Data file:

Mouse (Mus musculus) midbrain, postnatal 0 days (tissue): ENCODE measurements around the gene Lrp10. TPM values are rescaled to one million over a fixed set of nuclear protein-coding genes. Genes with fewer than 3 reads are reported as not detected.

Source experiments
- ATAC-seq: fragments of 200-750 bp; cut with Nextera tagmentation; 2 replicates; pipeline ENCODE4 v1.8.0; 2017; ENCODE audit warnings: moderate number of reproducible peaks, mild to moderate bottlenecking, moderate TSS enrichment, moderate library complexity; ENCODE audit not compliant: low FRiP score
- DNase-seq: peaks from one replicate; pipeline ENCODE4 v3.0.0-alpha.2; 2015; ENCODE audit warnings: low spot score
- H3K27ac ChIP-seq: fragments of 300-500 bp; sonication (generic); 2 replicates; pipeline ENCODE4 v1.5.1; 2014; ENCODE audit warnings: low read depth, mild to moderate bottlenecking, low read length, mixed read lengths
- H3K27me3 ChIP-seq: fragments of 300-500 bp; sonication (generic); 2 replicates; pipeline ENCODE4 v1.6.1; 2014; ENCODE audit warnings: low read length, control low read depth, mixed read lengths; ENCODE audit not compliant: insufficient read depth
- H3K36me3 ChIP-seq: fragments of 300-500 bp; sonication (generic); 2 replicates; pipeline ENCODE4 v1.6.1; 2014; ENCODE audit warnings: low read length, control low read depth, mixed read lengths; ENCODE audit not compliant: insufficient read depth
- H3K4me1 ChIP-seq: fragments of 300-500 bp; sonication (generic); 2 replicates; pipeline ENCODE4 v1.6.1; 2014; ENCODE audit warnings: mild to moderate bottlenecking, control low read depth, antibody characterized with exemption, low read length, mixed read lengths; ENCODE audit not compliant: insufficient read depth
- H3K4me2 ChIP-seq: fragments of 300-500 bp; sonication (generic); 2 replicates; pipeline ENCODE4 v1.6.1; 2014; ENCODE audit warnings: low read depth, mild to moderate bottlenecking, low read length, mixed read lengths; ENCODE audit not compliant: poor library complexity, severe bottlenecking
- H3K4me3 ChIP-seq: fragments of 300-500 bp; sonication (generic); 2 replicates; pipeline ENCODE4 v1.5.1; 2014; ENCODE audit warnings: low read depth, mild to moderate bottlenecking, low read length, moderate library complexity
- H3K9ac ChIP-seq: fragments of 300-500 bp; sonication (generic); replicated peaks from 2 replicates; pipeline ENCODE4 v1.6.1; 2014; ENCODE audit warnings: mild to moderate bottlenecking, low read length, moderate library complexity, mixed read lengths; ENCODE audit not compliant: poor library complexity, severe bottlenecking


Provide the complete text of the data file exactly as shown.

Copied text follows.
Mouse (Mus musculus) midbrain, postnatal 0 days (tissue): ENCODE measurements around the gene Lrp10. TPM values are rescaled to one million over a fixed set of nuclear protein-coding genes. Genes with fewer than 3 reads are reported as not detected.

Source experiments
- ATAC-seq: fragments of 200-750 bp; cut with Nextera tagmentation; 2 replicates; pipeline ENCODE4 v1.8.0; 2017; ENCODE audit warnings: moderate number of reproducible peaks, mild to moderate bottlenecking, moderate TSS enrichment, moderate library complexity; ENCODE audit not compliant: low FRiP score
- DNase-seq: peaks from one replicate; pipeline ENCODE4 v3.0.0-alpha.2; 2015; ENCODE audit warnings: low spot score
- H3K27ac ChIP-seq: fragments of 300-500 bp; sonication (generic); 2 replicates; pipeline ENCODE4 v1.5.1; 2014; ENCODE audit warnings: low read depth, mild to moderate bottlenecking, low read length, mixed read lengths
- H3K27me3 ChIP-seq: fragments of 300-500 bp; sonication (generic); 2 replicates; pipeline ENCODE4 v1.6.1; 2014; ENCODE audit warnings: low read length, control low read depth, mixed read lengths; ENCODE audit not compliant: insufficient read depth
- H3K36me3 ChIP-seq: fragments of 300-500 bp; sonication (generic); 2 replicates; pipeline ENCODE4 v1.6.1; 2014; ENCODE audit warnings: low read length, control low read depth, mixed read lengths; ENCODE audit not compliant: insufficient read depth
- H3K4me1 ChIP-seq: fragments of 300-500 bp; sonication (generic); 2 replicates; pipeline ENCODE4 v1.6.1; 2014; ENCODE audit warnings: mild to moderate bottlenecking, control low read depth, antibody characterized with exemption, low read length, mixed read lengths; ENCODE audit not compliant: insufficient read depth
- H3K4me2 ChIP-seq: fragments of 300-500 bp; sonication (generic); 2 replicates; pipeline ENCODE4 v1.6.1; 2014; ENCODE audit warnings: low read depth, mild to moderate bottlenecking, low read length, mixed read lengths; ENCODE audit not compliant: poor library complexity, severe bottlenecking
- H3K4me3 ChIP-seq: fragments of 300-500 bp; sonication (generic); 2 replicates; pipeline ENCODE4 v1.5.1; 2014; ENCODE audit warnings: low read depth, mild to moderate bottlenecking, low read length, moderate library complexity
- H3K9ac ChIP-seq: fragments of 300-500 bp; sonication (generic); replicated peaks from 2 replicates; pipeline ENCODE4 v1.6.1; 2014; ENCODE audit warnings: mild to moderate bottlenecking, low read length, moderate library complexity, mixed read lengths; ENCODE audit not compliant: poor library complexity, severe bottlenecking